GDP BLAZES: A Key Part Of The US Economic Recovery Everyone's Been Waiting For Is Happening

Bridge american flagREUTER/Mike SegarA giant American flag hangs from the West tower of the George Washington Bridge in between New York and New Jersey.

GDP grew at a blazing 4.2% rate in Q2.

The most exciting line item of the GDP report is real nonresidential fixed investment, which is a fancy way of saying business investment. In Q2 it jumped a whopping 8.4%, which was much stronger than the initial 5.5% estimate.

“The drivers in this category included impressive gains in structures spending (9.4% from the previously reported 5.3% increase) and business equipment expenditures, 10.7% versus the initial estimated of 7.0%,” noted Bloomberg economists Rich Yamarone.

This suggests “that businesses began to put cash to work in Q2 as the US economy rebounded from the early-year growth stumble,” said TD Securities’ Gennadiy Goldberg.

CashMorgan Stanley. Big companies are sitting on mountains of cash.

This Is What We’ve Been Waiting For

The financial crisis was highlighted by a credit crunch, which left even the most financially healthy corporations strapped for cash. As a result, corporate America had been accumulating an hoarding trillions of dollars of cash on their balance sheets.

And because growth has been slow and the outlook uncertain, corporations have largely returned excess cash flows to investors through share buybacks and dividends.

But with the economic recovery and bull market in stocks entering its sixth year, economists and strategists have argued that the next leg of growth would have to be driven at least in part by a boom in business spending.

Ageing assetsGluskin SheffAmerica’s stuff is super old.

With growth picking finally picking up, equipment getting old, and lending activity getting looser, it appears that now is as good a time as ever for the U.S. spending boom to finally happen. Here’s a round up of some of the recent signals from The Financialist’s Ashley Kindergan:

…So far this year, Federal Reserve Bank of Philadelphia surveys show that an average of 30.5 per cent of businesses plan to increase spending over the next six months, up from 27 per cent over the same period in 2013. The portion that plans to cut spending, meanwhile, has declined from 13 per cent to 6.7 per cent. (It’s worthwhile to note that both figures mark a 180-degree turnaround: Over the same time period in 2009, only an average of 18 per cent cited plans to expand spending, while 25 per cent said they planned to cut.) Further evidence that there’s optimism in the air: The Conference Board’s CEO Conference Survey index sat at 62 out of a possible 100-points this month, and anything above 50 is considered positive. And more than three-quarters of CEOs expect profit growth over the next 12 months.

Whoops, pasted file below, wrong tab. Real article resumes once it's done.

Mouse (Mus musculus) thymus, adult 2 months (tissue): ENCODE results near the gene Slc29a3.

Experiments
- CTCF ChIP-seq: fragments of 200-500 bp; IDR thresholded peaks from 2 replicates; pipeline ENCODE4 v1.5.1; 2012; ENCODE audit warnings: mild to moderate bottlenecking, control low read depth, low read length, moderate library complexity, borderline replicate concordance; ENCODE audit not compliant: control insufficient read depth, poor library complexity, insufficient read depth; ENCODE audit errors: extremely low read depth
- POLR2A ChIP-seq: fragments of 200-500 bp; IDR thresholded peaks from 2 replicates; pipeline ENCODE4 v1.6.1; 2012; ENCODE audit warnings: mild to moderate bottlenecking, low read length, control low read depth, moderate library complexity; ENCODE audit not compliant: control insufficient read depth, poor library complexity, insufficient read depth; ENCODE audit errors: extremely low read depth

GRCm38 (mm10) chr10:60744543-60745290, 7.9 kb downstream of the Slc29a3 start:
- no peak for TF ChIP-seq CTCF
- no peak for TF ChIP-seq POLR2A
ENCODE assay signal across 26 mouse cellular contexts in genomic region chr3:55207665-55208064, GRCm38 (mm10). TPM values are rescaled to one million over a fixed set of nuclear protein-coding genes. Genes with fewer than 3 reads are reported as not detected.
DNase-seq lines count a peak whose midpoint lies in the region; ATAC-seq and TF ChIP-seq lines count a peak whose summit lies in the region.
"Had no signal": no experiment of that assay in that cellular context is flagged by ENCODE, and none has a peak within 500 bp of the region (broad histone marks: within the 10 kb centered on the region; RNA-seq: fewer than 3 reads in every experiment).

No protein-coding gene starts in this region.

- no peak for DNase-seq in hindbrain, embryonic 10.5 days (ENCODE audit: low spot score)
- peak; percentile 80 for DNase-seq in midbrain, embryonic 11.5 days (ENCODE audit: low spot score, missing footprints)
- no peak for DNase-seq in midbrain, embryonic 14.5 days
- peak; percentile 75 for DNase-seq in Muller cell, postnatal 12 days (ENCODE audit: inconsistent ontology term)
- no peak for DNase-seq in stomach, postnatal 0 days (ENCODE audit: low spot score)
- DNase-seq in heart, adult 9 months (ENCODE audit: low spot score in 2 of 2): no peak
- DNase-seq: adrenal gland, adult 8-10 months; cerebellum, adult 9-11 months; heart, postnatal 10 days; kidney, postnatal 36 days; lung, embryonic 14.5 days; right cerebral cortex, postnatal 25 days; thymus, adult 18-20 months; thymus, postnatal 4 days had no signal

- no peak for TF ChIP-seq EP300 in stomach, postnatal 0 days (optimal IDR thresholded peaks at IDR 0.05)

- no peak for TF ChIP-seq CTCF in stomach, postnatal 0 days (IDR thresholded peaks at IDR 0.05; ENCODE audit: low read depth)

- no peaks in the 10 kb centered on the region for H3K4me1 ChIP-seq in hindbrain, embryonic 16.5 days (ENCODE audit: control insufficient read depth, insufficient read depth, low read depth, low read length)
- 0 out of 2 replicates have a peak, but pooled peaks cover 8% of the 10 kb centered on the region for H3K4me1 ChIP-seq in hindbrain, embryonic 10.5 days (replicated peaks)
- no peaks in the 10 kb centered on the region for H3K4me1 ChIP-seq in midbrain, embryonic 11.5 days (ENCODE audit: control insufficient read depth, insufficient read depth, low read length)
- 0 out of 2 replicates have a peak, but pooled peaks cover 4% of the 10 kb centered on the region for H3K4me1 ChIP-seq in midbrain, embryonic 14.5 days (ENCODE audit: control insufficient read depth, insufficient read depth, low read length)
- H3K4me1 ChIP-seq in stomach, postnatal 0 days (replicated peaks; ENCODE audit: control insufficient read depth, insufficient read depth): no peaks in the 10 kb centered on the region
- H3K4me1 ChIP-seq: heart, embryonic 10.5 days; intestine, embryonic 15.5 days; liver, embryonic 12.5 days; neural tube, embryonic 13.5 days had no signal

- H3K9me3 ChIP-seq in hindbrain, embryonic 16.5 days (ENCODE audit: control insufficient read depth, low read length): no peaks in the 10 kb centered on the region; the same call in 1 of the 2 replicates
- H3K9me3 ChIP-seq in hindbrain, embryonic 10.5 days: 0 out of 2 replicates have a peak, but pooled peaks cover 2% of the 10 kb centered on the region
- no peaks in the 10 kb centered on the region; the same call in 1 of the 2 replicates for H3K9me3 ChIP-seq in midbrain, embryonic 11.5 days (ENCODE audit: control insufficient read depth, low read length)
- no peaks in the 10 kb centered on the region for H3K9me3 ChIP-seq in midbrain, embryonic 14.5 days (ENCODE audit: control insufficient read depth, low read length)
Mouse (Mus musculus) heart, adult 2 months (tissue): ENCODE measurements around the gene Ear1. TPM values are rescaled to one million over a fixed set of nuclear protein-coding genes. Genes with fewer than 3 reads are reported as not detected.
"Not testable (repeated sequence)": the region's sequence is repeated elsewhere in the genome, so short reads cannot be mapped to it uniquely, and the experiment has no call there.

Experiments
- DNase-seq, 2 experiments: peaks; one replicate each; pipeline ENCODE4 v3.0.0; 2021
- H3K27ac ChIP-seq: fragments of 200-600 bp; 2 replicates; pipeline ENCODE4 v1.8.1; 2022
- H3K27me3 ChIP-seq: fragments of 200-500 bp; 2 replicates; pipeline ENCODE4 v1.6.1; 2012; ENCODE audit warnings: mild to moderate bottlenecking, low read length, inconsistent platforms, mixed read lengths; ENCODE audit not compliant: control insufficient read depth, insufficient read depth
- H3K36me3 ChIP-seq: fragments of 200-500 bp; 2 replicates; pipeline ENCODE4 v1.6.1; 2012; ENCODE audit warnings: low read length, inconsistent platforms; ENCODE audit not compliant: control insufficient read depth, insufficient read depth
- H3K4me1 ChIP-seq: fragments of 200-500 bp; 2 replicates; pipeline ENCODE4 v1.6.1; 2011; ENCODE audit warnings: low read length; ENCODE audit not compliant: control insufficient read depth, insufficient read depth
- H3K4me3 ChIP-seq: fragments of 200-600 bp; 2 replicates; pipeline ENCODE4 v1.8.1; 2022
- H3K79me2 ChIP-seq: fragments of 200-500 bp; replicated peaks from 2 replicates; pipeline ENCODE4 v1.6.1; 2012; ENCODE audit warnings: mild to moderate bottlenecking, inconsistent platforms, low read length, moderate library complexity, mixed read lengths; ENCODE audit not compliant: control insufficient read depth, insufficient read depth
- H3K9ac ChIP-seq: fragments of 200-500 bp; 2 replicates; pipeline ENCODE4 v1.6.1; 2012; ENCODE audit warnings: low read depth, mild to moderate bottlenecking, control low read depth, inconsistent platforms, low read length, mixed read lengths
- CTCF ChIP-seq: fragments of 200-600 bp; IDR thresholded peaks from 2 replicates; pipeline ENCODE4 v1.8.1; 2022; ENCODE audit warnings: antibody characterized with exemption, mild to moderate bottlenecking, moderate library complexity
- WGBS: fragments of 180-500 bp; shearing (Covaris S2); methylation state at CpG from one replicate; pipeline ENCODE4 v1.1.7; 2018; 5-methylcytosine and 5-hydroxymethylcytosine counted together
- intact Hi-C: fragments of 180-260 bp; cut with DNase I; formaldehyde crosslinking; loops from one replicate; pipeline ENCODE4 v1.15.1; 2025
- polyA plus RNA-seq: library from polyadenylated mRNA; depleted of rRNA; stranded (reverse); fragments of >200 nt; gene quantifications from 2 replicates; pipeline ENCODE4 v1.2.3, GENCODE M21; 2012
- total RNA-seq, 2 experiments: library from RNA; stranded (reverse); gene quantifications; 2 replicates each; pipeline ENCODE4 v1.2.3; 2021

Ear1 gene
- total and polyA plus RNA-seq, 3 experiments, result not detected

With aggregate lending standards relaxing over the past two-plus years, banks are seeing higher demand for commercial and industrial loans from companies with at least $US50 million in sales. The net percentage of banks citing higher loan demand in their most recent quarter has been positive since the first quarter of 2013. In July’s quarterly survey, 36 per cent of banks surveyed said demand for C&I loans from large and middle-market companies had grown over the past quarter, compared to just 5.3 per cent that reported flagging demand.

“Of course, more important is the recent widespread strengthening in the business and consumer surveys, which suggests that GDP growth in the third quarter could be a decent 3.0%,” said Capital Economics’ Paul Dales.

Hopefully, all of this good news is real and it will provide the juice the economy and the markets need.

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